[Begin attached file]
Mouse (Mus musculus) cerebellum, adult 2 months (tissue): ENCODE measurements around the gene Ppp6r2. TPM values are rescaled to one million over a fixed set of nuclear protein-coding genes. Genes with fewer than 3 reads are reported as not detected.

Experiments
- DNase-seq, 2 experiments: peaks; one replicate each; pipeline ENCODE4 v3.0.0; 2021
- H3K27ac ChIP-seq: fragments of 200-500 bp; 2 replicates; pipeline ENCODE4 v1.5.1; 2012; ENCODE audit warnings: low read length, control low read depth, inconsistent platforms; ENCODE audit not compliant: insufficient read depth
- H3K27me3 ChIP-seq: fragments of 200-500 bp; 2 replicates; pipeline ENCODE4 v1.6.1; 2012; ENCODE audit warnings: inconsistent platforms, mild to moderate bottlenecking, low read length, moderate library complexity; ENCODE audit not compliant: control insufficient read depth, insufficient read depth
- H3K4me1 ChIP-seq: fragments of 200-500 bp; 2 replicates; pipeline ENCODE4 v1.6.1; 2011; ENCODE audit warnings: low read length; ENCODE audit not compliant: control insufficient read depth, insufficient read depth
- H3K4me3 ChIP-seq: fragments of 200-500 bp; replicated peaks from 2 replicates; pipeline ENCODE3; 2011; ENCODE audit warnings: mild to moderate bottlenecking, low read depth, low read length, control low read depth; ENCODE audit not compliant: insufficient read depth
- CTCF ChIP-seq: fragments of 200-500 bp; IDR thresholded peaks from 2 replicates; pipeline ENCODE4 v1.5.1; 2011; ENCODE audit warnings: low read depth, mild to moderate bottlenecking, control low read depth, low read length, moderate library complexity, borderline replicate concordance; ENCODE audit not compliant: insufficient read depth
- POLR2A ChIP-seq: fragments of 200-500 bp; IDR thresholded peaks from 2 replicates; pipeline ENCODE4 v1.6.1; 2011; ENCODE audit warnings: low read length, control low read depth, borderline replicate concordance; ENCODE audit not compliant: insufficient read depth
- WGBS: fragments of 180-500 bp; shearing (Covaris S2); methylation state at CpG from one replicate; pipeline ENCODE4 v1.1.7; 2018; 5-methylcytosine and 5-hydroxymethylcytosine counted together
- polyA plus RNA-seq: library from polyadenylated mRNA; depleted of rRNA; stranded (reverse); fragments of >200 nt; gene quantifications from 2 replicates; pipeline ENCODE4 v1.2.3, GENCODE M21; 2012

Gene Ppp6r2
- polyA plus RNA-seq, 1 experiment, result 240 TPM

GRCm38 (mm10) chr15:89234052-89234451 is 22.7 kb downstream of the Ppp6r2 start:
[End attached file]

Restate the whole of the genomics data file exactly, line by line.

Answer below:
Mouse (Mus musculus) cerebellum, adult 2 months (tissue): ENCODE measurements around the gene Ppp6r2. TPM values are rescaled to one million over a fixed set of nuclear protein-coding genes. Genes with fewer than 3 reads are reported as not detected.

Experiments
- DNase-seq, 2 experiments: peaks; one replicate each; pipeline ENCODE4 v3.0.0; 2021
- H3K27ac ChIP-seq: fragments of 200-500 bp; 2 replicates; pipeline ENCODE4 v1.5.1; 2012; ENCODE audit warnings: low read length, control low read depth, inconsistent platforms; ENCODE audit not compliant: insufficient read depth
- H3K27me3 ChIP-seq: fragments of 200-500 bp; 2 replicates; pipeline ENCODE4 v1.6.1; 2012; ENCODE audit warnings: inconsistent platforms, mild to moderate bottlenecking, low read length, moderate library complexity; ENCODE audit not compliant: control insufficient read depth, insufficient read depth
- H3K4me1 ChIP-seq: fragments of 200-500 bp; 2 replicates; pipeline ENCODE4 v1.6.1; 2011; ENCODE audit warnings: low read length; ENCODE audit not compliant: control insufficient read depth, insufficient read depth
- H3K4me3 ChIP-seq: fragments of 200-500 bp; replicated peaks from 2 replicates; pipeline ENCODE3; 2011; ENCODE audit warnings: mild to moderate bottlenecking, low read depth, low read length, control low read depth; ENCODE audit not compliant: insufficient read depth
- CTCF ChIP-seq: fragments of 200-500 bp; IDR thresholded peaks from 2 replicates; pipeline ENCODE4 v1.5.1; 2011; ENCODE audit warnings: low read depth, mild to moderate bottlenecking, control low read depth, low read length, moderate library complexity, borderline replicate concordance; ENCODE audit not compliant: insufficient read depth
- POLR2A ChIP-seq: fragments of 200-500 bp; IDR thresholded peaks from 2 replicates; pipeline ENCODE4 v1.6.1; 2011; ENCODE audit warnings: low read length, control low read depth, borderline replicate concordance; ENCODE audit not compliant: insufficient read depth
- WGBS: fragments of 180-500 bp; shearing (Covaris S2); methylation state at CpG from one replicate; pipeline ENCODE4 v1.1.7; 2018; 5-methylcytosine and 5-hydroxymethylcytosine counted together
- polyA plus RNA-seq: library from polyadenylated mRNA; depleted of rRNA; stranded (reverse); fragments of >200 nt; gene quantifications from 2 replicates; pipeline ENCODE4 v1.2.3, GENCODE M21; 2012

Gene Ppp6r2
- polyA plus RNA-seq, 1 experiment, result 240 TPM

GRCm38 (mm10) chr15:89234052-89234451 is 22.7 kb downstream of the Ppp6r2 start: